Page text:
Retail buzz surrounds Brickell City Centre
When it comes to the retail sector, much of the buzz surrounds Brickell City Centre and its retail component, which opened late last year.
“Drop a pin on Brickell City Centre and you can see the ripples going out, all around the Miami River,” said Robert Granda, a director of Franklin Street of Fort Lauderdale.
He points to the Nexus Riverside Central mixed-use development, planned for the 2-acre site of the City of Miami’s office building at 444 SW Second Ave., for which a deal has yet to be made with the city. The $465 million project would add 1,500 new housing units and 30,000 square feet of retail, he said. “It used to be that Miami Beach was where you wanted to be, but now Brickell, downtown, Wynwood and the Design District are the epicenter,” Mr. Granda said.
“What’s happening is a testament to Swire’s vision,” he said. “The market was calling for change in Brickell and downtown, and Swire decided to do it” and began construction in the middle of a recession, he said. “The rest of the city has caught up, and now, All Aboard Florida is going to be right in the heart of it. If developers wait for the cities, they’ll wait forever.”
Coconut Grove, he said, is due for a revival, with the delivery of several new condominium buildings and the planned partial demolition, and subsequent rebuilding, of CocoWalk. It will provide the kind of walkable, experience-driven venue that consumers want, especially millennials, he said. “The infrastructure and the transportation are there, and those are the economic drivers in those markets.
“Mixed use is the future, and it has everything to do with the next generation and the change in consumer behavior,” he said. “They want a localized concept; food halls are a thing. They want to support local chefs. Little concepts are going to thrive, and it will be the experience at the venue – and how that plays on social media – that drives the change,” he said.
“We haven’t even seen yet what Miami is capable of,” Mr. Granda said. “In 10 years it will look totally different. People will see us as they see Manhattan and Los Angeles.”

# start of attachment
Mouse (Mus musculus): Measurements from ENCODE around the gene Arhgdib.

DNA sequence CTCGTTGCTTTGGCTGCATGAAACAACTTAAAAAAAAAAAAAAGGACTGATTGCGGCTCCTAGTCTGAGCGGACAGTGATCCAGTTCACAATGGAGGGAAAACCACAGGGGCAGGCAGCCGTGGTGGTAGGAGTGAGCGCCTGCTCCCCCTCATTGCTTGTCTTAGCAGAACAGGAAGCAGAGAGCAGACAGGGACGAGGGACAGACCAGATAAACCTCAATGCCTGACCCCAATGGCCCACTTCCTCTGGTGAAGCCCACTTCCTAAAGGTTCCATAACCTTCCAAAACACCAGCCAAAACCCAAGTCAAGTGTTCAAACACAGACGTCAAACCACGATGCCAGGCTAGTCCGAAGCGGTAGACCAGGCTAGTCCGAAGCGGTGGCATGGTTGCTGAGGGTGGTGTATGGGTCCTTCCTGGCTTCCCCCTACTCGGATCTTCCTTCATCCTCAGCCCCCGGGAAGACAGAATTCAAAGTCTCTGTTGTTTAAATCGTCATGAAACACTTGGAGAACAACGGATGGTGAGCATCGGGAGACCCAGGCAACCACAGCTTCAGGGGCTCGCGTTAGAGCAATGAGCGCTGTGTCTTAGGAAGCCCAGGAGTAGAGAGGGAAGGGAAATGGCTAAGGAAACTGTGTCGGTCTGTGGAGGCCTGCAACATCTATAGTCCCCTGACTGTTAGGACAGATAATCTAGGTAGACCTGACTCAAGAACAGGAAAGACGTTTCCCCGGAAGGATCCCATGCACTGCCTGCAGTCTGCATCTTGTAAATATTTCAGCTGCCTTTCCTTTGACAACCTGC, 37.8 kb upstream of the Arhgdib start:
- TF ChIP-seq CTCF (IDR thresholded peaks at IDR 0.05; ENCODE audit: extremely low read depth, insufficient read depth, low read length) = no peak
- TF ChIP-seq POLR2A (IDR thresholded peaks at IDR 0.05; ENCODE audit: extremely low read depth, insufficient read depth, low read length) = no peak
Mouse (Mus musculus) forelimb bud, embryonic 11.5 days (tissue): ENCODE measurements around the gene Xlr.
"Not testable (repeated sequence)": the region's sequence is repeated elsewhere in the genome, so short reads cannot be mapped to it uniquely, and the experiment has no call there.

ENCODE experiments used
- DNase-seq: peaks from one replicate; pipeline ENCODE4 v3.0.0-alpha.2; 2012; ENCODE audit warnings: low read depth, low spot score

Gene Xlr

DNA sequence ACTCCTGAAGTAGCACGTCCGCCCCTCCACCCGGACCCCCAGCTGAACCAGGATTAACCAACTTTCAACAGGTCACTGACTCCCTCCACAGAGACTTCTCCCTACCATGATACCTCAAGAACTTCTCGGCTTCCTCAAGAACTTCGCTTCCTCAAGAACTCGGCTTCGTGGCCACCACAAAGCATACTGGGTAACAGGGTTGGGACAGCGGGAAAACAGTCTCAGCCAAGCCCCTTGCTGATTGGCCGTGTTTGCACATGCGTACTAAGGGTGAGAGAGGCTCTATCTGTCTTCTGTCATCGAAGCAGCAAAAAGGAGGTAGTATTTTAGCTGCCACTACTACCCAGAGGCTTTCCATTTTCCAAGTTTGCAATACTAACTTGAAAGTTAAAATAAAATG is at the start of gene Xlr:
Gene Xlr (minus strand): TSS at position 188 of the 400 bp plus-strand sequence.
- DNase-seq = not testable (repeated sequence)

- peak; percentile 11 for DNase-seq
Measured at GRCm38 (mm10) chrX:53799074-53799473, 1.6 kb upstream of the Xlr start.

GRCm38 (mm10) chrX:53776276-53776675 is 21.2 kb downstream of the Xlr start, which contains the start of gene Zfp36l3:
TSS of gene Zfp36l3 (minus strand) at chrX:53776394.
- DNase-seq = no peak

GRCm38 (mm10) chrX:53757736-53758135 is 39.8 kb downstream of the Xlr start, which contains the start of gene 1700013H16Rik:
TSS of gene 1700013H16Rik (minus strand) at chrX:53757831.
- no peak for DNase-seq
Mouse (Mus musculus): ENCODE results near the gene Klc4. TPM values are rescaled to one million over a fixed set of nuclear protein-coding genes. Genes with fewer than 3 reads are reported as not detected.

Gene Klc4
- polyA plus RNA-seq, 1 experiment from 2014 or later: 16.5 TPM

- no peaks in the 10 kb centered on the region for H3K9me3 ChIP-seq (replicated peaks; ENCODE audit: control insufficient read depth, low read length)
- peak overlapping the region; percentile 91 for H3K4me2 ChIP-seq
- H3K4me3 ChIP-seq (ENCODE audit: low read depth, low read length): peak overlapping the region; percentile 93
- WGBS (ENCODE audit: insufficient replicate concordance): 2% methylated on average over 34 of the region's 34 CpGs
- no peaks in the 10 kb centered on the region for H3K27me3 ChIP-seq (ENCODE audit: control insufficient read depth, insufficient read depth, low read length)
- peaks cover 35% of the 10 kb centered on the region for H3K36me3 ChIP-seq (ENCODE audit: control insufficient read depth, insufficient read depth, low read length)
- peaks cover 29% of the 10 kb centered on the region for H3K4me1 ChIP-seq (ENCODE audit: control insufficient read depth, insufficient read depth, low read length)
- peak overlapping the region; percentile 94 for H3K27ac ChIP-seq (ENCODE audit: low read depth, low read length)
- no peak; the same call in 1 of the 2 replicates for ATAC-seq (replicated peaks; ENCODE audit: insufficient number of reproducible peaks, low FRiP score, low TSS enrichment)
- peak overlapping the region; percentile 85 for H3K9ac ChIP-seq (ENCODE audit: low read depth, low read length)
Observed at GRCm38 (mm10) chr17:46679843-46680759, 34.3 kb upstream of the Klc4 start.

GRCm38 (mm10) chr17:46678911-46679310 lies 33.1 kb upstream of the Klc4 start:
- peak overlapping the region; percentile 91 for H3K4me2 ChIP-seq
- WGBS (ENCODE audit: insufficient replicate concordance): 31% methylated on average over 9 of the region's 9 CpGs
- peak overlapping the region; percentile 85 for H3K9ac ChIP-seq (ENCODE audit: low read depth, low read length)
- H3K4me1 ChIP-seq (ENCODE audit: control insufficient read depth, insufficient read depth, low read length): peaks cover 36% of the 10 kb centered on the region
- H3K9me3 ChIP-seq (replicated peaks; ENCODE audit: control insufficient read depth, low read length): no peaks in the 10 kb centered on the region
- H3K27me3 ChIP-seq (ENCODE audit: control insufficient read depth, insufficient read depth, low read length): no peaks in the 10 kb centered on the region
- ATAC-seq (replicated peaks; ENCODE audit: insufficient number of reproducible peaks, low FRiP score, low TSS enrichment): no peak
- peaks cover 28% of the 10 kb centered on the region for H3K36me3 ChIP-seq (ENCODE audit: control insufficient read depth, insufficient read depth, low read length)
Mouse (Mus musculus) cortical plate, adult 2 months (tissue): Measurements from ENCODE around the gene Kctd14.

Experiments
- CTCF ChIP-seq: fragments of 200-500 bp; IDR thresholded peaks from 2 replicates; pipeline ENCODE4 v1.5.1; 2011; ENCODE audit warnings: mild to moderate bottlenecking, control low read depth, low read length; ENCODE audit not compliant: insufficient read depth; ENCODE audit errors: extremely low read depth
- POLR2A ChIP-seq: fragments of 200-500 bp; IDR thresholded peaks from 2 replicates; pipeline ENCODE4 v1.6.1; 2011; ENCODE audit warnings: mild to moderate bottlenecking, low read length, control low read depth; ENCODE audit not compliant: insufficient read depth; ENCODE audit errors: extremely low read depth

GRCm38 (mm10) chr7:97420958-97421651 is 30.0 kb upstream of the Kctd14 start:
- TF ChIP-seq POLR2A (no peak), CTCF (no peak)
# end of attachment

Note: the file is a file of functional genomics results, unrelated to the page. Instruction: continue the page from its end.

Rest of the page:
“My office is in Coconut Grove, and we’re in the midst of a repositioning,” said Jason Shapiro, managing director of the Aztec Group. “We’re about halfway there,” with the openings of Harry’s Pizzeria and Glass & Vine, a new restaurant on McFarlane Road, as well as new retail along Main Highway. There’s talk that part of CocoWalk will be office space, furthering the live/work/play model, he said.
“Brickell City Centre is the linchpin,” he said. “You’re going to see development going west to Little Havana. People will come to Brickell City Centre to check it out, and they’ll start looking around.
“Gentrification first comes with bars and restaurants,” of which the Swire project has many. “People come into an area for the attractions, and they want to linger. They want to do their shopping there, and they notice the real estate,” Mr. Shapiro said. “Rents will rise, causing expansion further west, and there will even be new residential once you have people showing interest.”
Development is also pushing northward, into Little River, El Portal and the Upper East Side. He points to The Citadel, at 8300 NE Second Ave., a multi-purpose space featuring a food hall with a handful of restaurants, pop-up vendors and co-working space for creative types. “Northeast Second Avenue is a good path for new retail, with a good demographic,” he said.
There’s also interest in development along transit lines. CocoWalk and Sunset Place are now under the same ownership, Mr. Shapiro said. “Sunset Place has announced some changes in the tenant mix. As you go further south along US 1 to Southwest 144th Street, the unanchored shopping centers on the east side of the street are going through a transition. Rents are increasing quite a bit,” some to $60 per square foot, triple net, he said. “You have a great demographic on the east,” in addition to the Metrorail line. “You can live east and get on the train to go to work.”
“The best retailers are focusing on their omni-channel presence,” said Eric Rapkin, a partner in the Akerman law firm who specializes in commercial real estate, via email. “It’s not bricks versus clicks, it’s bricks and clicks. From both a landlord perspective and a tenant perspective, the types of retailers that will bring shoppers to a project are what will drive development and leasing decisions,” he said. “So, for example, we’re seeing restaurant and entertainment-type retail being in demand, the buzzword these days being ‘experiential.’ ”